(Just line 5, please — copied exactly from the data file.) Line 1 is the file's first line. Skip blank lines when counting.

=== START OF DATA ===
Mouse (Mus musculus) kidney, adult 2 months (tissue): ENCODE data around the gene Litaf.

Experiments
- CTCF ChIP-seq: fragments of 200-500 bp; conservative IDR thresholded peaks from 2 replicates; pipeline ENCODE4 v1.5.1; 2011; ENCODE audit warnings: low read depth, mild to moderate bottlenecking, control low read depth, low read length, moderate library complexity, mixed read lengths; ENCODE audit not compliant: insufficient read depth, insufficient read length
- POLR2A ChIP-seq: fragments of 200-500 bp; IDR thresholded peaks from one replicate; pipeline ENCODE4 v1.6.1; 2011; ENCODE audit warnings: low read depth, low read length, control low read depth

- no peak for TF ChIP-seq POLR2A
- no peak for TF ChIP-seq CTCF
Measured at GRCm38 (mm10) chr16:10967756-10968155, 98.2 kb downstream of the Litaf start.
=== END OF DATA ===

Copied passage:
- no peak for TF ChIP-seq POLR2A